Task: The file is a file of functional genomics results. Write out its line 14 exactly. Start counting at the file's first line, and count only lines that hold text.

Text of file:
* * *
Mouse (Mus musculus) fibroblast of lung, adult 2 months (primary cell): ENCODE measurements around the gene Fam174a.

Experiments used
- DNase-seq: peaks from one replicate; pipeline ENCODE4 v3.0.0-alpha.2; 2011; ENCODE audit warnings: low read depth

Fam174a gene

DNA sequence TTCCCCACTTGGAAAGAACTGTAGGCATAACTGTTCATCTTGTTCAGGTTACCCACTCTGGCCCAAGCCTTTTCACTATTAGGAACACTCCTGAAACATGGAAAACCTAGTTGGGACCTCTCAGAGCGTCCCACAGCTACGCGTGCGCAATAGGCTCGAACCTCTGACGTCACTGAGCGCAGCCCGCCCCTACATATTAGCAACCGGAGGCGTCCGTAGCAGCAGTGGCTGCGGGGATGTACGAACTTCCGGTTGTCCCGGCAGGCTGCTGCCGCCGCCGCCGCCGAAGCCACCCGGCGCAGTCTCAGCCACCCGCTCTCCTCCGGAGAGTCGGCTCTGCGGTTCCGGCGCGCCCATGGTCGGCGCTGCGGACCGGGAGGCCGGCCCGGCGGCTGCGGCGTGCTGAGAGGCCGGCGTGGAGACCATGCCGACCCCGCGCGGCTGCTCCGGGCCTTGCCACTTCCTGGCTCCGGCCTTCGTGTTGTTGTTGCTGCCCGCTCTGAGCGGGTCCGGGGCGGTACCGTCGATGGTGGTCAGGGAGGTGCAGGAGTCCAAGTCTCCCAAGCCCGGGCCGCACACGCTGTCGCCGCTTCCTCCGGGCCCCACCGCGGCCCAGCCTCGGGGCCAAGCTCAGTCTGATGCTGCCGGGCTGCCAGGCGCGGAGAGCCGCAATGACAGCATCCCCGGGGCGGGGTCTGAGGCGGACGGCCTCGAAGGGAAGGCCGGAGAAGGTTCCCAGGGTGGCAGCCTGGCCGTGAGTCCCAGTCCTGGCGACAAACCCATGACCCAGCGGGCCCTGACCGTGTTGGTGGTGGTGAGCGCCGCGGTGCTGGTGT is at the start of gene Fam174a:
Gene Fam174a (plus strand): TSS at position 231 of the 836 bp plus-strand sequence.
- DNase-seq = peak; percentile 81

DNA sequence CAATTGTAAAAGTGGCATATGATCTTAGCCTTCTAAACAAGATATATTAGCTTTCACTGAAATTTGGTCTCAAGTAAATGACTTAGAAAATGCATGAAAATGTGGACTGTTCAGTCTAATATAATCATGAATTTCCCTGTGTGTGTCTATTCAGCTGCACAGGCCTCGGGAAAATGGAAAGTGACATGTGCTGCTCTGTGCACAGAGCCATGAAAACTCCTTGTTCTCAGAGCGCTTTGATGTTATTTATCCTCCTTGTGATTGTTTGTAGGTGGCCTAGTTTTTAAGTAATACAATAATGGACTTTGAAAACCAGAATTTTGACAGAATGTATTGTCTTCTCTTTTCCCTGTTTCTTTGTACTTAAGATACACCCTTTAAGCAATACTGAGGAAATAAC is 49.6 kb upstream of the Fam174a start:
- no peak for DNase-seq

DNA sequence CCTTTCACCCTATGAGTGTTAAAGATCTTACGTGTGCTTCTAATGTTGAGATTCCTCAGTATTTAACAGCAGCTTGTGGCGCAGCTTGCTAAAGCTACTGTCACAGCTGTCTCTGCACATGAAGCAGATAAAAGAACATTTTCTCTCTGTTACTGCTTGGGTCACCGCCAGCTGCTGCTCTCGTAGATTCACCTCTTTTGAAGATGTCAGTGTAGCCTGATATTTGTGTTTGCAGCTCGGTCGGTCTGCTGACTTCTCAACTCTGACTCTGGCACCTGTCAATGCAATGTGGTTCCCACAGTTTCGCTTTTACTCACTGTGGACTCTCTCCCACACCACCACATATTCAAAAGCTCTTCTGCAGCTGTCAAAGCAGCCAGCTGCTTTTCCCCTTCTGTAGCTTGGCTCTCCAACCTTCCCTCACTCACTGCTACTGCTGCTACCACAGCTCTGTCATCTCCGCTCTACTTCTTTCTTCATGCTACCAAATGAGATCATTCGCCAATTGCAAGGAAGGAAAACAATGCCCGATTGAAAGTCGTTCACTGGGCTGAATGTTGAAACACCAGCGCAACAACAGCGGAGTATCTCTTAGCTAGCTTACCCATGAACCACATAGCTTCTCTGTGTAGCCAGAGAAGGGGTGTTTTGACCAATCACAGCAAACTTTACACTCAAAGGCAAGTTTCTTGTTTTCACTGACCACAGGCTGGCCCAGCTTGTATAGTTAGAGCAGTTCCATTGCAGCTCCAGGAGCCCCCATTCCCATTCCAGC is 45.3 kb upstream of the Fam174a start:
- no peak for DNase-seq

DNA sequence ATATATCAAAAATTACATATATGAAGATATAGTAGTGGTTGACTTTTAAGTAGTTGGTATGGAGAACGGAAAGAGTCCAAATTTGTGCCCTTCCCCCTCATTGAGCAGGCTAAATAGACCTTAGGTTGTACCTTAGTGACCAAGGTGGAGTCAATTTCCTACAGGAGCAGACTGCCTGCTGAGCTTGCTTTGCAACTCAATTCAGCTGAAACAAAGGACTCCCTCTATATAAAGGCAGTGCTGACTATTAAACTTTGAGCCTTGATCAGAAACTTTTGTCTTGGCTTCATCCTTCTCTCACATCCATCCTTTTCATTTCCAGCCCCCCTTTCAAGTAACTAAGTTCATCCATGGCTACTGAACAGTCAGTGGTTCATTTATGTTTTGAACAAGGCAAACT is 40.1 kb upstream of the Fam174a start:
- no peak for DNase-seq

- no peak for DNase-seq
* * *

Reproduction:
- no peak for DNase-seq